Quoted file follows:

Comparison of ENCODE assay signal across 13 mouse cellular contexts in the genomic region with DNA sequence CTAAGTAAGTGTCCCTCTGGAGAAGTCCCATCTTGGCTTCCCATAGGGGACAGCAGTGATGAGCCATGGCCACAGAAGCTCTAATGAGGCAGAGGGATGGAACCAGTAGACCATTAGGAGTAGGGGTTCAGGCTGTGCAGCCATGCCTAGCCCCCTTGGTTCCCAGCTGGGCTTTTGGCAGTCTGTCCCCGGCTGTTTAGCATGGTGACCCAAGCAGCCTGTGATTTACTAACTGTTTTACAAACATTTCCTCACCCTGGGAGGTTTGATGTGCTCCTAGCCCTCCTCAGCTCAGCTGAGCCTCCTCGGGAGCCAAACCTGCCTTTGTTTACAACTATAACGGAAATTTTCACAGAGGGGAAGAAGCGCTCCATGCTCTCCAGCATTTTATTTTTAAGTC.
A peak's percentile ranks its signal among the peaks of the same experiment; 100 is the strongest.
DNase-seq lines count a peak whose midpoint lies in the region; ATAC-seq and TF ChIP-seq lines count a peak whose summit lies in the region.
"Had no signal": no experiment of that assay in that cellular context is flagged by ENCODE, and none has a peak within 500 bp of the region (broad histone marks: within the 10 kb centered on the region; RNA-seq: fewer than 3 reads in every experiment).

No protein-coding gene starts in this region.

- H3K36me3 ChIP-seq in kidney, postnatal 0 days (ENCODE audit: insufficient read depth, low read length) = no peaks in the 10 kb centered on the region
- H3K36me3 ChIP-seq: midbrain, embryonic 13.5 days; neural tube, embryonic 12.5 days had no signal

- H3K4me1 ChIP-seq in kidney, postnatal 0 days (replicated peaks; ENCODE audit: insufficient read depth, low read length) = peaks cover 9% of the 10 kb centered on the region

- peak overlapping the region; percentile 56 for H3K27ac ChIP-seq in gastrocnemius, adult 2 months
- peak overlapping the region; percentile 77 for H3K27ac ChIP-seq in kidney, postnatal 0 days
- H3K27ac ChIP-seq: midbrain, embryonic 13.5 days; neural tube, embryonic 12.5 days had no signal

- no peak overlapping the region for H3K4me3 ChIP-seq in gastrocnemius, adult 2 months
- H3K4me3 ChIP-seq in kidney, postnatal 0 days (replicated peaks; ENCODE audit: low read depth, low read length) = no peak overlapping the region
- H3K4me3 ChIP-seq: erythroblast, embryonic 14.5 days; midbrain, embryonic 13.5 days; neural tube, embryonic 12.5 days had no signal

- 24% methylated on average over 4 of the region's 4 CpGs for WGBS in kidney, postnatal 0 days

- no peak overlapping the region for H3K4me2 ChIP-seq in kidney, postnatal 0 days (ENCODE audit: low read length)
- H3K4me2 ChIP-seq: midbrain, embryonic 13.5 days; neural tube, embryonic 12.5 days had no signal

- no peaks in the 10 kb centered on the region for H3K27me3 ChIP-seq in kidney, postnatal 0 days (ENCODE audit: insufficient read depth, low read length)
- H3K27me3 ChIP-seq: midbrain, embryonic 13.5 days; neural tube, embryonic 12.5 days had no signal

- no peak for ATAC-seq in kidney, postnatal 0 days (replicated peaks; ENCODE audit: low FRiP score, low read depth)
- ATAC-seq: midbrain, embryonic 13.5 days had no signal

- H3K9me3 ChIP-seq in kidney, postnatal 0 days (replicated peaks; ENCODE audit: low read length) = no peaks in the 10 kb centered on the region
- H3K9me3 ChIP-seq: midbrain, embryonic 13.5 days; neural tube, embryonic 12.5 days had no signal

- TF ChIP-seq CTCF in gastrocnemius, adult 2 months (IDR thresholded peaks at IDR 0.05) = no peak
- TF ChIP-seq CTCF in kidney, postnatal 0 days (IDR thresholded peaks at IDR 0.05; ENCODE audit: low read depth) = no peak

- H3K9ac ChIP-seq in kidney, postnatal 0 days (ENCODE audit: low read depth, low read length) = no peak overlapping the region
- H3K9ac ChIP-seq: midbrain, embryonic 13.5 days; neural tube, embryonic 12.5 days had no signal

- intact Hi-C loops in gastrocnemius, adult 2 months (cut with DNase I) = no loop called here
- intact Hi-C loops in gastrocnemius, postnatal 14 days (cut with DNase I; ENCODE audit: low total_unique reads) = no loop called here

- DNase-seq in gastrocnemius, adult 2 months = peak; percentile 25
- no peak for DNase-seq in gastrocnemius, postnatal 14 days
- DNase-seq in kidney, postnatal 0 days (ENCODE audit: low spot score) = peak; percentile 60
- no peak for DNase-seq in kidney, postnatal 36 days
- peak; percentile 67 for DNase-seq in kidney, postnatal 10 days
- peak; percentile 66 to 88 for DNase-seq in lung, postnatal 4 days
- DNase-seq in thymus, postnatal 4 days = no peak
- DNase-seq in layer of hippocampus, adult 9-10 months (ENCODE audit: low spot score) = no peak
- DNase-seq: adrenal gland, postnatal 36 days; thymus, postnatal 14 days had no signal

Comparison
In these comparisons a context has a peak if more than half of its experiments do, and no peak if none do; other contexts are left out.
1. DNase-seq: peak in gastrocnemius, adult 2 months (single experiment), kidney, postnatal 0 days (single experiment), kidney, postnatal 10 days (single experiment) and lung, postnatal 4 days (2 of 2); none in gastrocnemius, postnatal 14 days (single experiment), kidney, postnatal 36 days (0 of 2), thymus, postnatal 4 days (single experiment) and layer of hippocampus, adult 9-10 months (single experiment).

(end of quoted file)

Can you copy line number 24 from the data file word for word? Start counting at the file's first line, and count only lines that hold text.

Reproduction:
- TF ChIP-seq CTCF in gastrocnemius, adult 2 months (IDR thresholded peaks at IDR 0.05) = no peak